The Emmitsburg Railroad had been incorporated on March 28, 1868. It connected Emmitsburg to Thurmont by rail, and from there to other communities via the Western Maryland Railway. Besides making it easier for townspeople to travel to places like Baltimore, it also provided a convenient way for students to arrive at St. Joseph’s College and Mount Saint Mary’s College. The railroad was more than seven miles long and opened for passenger service on November 22, 1875.

Frizell and his friends saw a baggage car approaching them. Then they noticed another local youth, Paul Humerick, on the front of the baggage car. He had apparently jumped aboard hoping to catch a free ride, probably destined to the station in downtown Emmitsburg, which marked the end of the line.

What Humerick hadn’t noticed was that the baggage car had detached itself from the rest of the train and was coasting down the incline in the tracks. The boys on the ground called for Humerick to get off the car, but he ignored them, apparently not recognizing the danger.

“Quick as a flash young Frizell realized the danger and ran after the car, which was moving slowly, jumping it and at the same time pulling Master Humerick down to the earth,” the Catoctin Clarion reported.

The boys hit the ground, rolled, and climbed to their feet unharmed. Meanwhile, the baggage car continued just a short distance before it hit an embankment. They watched the baggage car “smash over the embankment into a tree. The large tree hit in just the place where Humerick was standing on the car and eyewitnesses say that had the young boy held his place he would have been badly mangled if not killed outright,” published the Catoctin Clarion.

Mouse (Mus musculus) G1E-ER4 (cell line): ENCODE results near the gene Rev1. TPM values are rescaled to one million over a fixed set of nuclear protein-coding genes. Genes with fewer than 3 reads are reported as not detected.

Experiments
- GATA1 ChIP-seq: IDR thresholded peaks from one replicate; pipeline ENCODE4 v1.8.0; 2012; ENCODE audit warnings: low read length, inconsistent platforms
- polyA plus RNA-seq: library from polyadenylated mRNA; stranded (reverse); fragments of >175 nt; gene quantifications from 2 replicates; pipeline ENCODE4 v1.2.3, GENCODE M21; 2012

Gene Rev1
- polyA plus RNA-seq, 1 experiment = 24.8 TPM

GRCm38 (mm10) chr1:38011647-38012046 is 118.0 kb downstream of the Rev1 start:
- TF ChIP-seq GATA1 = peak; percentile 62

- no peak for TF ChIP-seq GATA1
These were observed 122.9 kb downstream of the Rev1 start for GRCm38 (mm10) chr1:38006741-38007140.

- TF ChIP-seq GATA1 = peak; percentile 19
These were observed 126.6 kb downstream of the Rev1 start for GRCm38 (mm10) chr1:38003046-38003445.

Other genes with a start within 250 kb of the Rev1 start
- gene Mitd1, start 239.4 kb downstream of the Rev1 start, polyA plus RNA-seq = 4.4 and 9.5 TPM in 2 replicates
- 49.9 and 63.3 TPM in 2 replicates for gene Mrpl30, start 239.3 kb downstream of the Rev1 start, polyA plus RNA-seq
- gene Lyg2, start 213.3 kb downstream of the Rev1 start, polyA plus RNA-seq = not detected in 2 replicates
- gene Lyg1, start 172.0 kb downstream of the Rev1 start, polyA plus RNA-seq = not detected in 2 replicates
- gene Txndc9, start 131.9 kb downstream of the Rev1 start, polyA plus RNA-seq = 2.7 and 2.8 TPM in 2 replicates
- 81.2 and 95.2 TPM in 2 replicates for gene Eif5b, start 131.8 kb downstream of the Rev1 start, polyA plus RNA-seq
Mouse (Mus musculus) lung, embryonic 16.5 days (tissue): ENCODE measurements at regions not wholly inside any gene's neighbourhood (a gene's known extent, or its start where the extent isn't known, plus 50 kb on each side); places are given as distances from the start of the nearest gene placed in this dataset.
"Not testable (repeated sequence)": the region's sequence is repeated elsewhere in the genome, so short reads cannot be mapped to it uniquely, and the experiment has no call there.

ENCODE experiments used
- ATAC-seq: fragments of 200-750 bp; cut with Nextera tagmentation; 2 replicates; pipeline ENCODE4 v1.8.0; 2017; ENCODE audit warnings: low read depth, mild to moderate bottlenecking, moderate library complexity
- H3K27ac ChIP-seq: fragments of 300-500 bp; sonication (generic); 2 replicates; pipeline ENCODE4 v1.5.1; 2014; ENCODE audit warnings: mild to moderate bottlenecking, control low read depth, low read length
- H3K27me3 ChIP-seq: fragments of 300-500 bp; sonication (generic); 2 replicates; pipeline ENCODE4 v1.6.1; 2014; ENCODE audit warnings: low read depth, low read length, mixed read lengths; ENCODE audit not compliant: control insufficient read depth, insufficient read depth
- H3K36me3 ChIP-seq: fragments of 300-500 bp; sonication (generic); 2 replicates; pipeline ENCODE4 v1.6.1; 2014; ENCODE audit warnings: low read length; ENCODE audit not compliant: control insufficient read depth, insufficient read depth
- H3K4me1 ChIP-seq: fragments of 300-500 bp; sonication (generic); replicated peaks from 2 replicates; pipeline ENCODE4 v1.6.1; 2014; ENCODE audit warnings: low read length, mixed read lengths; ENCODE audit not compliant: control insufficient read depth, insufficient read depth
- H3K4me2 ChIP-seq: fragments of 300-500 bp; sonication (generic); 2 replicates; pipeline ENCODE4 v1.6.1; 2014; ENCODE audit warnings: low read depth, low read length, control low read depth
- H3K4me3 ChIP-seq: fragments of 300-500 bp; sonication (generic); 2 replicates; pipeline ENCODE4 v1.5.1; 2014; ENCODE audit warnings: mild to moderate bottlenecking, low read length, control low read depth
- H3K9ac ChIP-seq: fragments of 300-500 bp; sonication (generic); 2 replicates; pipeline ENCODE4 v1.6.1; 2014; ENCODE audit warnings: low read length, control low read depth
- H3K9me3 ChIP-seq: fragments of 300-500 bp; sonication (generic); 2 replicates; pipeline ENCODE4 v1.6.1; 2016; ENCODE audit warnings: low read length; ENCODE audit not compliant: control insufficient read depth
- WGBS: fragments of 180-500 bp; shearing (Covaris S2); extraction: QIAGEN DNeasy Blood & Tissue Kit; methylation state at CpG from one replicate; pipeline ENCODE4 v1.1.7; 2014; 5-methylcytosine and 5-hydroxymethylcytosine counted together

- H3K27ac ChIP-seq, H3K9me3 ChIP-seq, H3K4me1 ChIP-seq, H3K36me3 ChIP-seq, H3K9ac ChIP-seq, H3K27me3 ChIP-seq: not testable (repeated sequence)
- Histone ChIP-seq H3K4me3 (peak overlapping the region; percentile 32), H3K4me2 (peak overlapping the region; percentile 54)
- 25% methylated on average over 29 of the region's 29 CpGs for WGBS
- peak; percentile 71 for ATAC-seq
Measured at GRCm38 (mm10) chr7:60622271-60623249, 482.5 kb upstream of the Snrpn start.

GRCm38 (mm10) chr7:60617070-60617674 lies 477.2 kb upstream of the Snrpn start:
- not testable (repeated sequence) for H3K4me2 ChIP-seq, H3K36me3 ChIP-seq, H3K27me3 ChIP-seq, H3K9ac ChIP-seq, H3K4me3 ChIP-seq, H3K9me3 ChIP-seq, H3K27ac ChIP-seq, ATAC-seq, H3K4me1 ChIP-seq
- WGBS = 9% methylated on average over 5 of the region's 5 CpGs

Frizell spent the week afterwards being praised by his friends as a hero. The newspaper said the praise was rightly deserved because “it was not only a brave deed but showed that his mind was working fast to take in the situation.

The incident was investigated and it was found that after the train had stopped at St. Joseph’s College Station without incident on its way to the end of the line at the Emmitsburg station, it was believed that while the conductor was helping passengers off the train at St. Joseph’s College, someone had uncoupled the cars. The train had left the station heading for Emmitsburg, but the baggage car had separated from the rest of the train on an incline.

The car suffered some damage in the accident, but it was expected to be repaired and put back in service. None of the baggage in the car was lost or damaged.

The Emmitsburg Railroad stopped its service in 1940 due to more attractive business options, such as car travel.

by James Rada, Jr.

1909Emmitsburg’s Third Great Fire

Emmitsburg has a long history of both fires and fire protection. The Great Emmitsburg Fire of 1863 is considered the most serious fire in the town’s history. By the time the flames sputtered out, twenty-eight houses and nine businesses had been damaged or destroyed. Three of the four corners of the town square were black with fire, and three of the towns four blocks were fire damaged. Other reports put the number of damaged buildings at fifty, and half of the town destroyed. In actuality, probably about a quarter of the town burned, based on a population of slightly less than 1,000.